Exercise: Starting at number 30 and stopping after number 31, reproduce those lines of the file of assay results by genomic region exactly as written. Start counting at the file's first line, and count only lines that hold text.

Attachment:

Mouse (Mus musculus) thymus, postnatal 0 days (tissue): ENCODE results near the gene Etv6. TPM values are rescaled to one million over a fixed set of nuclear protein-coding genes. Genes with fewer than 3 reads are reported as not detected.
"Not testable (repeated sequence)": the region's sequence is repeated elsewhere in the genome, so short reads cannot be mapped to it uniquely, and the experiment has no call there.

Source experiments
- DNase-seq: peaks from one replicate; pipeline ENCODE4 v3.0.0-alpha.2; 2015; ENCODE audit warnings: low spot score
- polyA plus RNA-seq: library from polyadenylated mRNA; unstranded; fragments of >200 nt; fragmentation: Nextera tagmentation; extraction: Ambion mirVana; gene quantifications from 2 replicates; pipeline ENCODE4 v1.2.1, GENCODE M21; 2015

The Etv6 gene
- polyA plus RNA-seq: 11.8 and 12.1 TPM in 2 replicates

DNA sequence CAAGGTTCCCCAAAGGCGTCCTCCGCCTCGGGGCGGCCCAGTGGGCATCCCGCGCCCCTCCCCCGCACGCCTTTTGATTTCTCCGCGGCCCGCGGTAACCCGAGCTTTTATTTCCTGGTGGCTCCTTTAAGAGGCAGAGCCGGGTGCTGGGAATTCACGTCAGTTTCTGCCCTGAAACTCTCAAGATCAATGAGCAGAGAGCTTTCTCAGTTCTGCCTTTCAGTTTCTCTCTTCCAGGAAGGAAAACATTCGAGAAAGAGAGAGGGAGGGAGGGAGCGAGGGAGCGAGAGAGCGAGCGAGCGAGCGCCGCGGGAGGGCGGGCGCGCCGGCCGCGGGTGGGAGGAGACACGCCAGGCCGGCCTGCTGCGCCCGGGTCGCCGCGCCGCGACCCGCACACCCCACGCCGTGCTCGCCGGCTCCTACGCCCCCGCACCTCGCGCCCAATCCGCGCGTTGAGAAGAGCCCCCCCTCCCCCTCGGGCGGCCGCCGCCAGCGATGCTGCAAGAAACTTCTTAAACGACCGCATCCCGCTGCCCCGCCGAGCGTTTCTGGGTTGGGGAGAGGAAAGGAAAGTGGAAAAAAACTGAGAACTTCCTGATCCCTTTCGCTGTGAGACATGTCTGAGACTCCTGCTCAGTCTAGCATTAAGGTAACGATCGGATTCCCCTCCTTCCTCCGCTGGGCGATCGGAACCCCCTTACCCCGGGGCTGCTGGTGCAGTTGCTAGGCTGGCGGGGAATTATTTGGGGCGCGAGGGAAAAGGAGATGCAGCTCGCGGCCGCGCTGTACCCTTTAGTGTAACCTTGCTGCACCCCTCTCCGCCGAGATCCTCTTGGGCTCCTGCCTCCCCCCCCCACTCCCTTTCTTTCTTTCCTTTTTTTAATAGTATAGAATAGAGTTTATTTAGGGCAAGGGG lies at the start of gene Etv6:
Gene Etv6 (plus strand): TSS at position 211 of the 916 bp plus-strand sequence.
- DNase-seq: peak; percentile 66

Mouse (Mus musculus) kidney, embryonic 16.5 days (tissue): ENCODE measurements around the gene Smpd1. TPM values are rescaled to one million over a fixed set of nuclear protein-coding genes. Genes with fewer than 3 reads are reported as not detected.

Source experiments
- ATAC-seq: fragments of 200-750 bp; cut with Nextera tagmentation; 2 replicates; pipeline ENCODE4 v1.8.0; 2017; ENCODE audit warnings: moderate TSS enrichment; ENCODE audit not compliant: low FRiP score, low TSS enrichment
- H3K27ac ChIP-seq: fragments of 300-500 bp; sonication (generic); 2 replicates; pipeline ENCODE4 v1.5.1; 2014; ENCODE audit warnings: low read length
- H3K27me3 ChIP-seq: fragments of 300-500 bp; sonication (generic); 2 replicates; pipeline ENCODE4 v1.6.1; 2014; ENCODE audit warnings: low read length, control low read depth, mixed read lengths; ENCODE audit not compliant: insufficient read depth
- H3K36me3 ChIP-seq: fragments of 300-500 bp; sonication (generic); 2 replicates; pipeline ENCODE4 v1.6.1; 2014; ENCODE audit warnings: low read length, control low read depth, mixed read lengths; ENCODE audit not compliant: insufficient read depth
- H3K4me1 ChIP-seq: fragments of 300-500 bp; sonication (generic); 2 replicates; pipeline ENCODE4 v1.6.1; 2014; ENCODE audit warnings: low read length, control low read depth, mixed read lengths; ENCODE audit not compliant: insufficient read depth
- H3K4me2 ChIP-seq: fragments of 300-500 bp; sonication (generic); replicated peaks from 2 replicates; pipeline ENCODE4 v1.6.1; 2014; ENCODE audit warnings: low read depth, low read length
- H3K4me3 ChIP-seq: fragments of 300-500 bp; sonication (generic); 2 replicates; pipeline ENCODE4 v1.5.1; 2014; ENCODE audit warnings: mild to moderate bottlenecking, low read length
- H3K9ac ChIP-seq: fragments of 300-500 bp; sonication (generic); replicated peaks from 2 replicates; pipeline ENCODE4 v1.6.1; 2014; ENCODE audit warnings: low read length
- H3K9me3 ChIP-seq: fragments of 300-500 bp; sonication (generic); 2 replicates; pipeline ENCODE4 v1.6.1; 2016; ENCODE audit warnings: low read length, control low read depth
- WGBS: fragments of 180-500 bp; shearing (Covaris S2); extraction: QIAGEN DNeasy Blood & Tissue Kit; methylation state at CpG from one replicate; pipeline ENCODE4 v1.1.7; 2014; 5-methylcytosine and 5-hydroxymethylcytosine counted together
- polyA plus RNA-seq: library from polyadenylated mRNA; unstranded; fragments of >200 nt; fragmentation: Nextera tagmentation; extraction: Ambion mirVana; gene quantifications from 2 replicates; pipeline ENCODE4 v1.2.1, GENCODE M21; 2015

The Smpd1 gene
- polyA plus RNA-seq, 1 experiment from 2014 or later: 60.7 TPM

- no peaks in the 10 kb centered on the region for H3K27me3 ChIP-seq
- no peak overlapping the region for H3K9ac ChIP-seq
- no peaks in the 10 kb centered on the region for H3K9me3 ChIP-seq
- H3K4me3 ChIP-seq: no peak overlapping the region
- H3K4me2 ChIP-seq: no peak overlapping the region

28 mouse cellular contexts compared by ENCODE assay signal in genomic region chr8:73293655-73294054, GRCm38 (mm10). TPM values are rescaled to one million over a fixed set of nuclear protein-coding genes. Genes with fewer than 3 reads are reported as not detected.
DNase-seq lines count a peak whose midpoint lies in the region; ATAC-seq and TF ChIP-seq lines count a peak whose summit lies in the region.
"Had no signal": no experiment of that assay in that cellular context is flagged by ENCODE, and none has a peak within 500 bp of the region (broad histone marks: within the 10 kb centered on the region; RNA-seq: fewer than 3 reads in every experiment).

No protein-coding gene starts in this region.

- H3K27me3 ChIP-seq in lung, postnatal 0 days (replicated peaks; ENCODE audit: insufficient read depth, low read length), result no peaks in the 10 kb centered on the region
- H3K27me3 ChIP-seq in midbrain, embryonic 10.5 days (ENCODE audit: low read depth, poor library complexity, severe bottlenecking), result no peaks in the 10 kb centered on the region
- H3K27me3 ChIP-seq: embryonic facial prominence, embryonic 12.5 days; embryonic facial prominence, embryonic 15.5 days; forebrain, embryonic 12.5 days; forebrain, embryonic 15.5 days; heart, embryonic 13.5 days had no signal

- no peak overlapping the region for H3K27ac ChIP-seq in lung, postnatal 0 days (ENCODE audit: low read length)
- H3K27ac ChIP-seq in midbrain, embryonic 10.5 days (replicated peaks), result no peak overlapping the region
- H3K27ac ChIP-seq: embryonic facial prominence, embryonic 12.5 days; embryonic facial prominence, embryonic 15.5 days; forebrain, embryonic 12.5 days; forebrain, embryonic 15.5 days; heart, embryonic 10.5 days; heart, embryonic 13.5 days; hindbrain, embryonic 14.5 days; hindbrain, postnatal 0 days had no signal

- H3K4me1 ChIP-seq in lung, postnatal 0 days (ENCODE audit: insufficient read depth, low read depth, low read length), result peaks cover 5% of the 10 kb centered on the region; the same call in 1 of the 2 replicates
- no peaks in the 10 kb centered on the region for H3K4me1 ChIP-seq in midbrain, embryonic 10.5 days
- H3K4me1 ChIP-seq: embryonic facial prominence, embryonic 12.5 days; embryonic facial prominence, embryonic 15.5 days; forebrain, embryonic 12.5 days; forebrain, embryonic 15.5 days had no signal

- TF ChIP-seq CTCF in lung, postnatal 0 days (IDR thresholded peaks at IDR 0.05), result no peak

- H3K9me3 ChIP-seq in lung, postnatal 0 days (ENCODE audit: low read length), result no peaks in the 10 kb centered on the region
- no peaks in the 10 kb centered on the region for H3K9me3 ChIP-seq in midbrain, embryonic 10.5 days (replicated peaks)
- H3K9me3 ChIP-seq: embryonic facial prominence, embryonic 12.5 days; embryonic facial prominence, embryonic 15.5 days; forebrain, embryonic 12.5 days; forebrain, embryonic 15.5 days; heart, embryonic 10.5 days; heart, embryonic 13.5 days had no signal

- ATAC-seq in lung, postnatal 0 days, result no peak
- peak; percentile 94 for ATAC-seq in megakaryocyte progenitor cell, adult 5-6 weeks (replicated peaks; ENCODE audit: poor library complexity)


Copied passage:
- H3K4me2 ChIP-seq: no peak overlapping the region

28 mouse cellular contexts compared by ENCODE assay signal in genomic region chr8:73293655-73294054, GRCm38 (mm10). TPM values are rescaled to one million over a fixed set of nuclear protein-coding genes. Genes with fewer than 3 reads are reported as not detected.